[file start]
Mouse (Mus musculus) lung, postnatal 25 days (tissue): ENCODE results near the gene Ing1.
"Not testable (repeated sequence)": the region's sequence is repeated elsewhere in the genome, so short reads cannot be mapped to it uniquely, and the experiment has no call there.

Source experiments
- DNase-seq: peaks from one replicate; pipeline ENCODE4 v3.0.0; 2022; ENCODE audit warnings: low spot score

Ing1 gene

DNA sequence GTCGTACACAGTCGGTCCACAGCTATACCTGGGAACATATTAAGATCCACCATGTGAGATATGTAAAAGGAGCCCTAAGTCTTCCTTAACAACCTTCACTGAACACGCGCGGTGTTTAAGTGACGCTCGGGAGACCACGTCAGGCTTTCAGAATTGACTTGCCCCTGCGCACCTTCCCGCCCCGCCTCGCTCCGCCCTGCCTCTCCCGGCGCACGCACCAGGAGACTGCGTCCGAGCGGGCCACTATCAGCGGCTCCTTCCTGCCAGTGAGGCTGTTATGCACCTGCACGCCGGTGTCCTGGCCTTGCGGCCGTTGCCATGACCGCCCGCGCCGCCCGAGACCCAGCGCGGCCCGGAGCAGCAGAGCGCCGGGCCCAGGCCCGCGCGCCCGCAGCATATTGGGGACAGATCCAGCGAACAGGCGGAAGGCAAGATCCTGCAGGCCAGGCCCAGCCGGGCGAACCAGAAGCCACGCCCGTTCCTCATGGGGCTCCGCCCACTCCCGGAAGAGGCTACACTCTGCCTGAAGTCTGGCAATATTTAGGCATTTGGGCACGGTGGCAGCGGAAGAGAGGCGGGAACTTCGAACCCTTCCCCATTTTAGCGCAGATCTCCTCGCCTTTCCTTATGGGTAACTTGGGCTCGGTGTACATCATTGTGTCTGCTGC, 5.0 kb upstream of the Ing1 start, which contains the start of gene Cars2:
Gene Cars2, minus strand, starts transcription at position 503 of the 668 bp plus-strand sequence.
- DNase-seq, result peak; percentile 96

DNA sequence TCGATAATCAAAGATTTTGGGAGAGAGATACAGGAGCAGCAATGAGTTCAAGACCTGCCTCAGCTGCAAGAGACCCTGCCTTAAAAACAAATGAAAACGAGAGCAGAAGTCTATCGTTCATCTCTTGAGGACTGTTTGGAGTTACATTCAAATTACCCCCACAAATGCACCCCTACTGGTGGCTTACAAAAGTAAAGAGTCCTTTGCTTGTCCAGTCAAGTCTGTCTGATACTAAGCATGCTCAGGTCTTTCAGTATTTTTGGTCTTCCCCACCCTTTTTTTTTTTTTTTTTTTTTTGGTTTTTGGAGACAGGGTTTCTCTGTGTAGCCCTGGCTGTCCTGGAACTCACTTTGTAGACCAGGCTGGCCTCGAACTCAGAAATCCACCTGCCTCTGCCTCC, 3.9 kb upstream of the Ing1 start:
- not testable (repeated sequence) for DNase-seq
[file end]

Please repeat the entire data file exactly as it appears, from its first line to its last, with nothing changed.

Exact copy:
Mouse (Mus musculus) lung, postnatal 25 days (tissue): ENCODE results near the gene Ing1.
"Not testable (repeated sequence)": the region's sequence is repeated elsewhere in the genome, so short reads cannot be mapped to it uniquely, and the experiment has no call there.

Source experiments
- DNase-seq: peaks from one replicate; pipeline ENCODE4 v3.0.0; 2022; ENCODE audit warnings: low spot score

Ing1 gene

DNA sequence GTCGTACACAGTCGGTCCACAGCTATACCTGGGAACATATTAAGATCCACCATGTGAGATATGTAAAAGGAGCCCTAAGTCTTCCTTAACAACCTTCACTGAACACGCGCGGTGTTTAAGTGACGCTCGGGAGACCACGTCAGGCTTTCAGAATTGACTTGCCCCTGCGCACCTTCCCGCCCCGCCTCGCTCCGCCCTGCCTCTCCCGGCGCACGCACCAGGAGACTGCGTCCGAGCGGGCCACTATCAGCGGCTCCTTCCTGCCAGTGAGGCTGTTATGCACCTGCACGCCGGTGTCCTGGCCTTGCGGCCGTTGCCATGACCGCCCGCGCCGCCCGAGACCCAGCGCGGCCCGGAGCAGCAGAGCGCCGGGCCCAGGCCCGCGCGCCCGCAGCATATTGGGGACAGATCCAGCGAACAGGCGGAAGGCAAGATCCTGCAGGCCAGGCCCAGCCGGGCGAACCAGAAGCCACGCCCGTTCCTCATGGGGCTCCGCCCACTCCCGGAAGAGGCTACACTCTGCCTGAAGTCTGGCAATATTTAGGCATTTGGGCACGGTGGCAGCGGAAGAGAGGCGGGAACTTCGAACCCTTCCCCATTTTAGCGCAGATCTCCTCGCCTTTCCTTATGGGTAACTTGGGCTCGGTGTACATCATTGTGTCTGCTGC, 5.0 kb upstream of the Ing1 start, which contains the start of gene Cars2:
Gene Cars2, minus strand, starts transcription at position 503 of the 668 bp plus-strand sequence.
- DNase-seq, result peak; percentile 96

DNA sequence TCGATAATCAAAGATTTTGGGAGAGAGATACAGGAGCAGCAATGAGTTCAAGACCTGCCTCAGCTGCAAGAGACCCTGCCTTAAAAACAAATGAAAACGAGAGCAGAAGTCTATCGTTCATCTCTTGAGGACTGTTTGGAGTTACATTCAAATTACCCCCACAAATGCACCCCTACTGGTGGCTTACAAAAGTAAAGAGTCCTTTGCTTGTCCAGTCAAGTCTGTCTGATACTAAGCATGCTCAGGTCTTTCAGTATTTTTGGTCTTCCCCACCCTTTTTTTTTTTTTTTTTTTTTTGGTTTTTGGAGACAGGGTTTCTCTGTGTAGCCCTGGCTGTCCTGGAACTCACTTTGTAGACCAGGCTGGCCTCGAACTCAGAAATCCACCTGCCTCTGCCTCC, 3.9 kb upstream of the Ing1 start:
- not testable (repeated sequence) for DNase-seq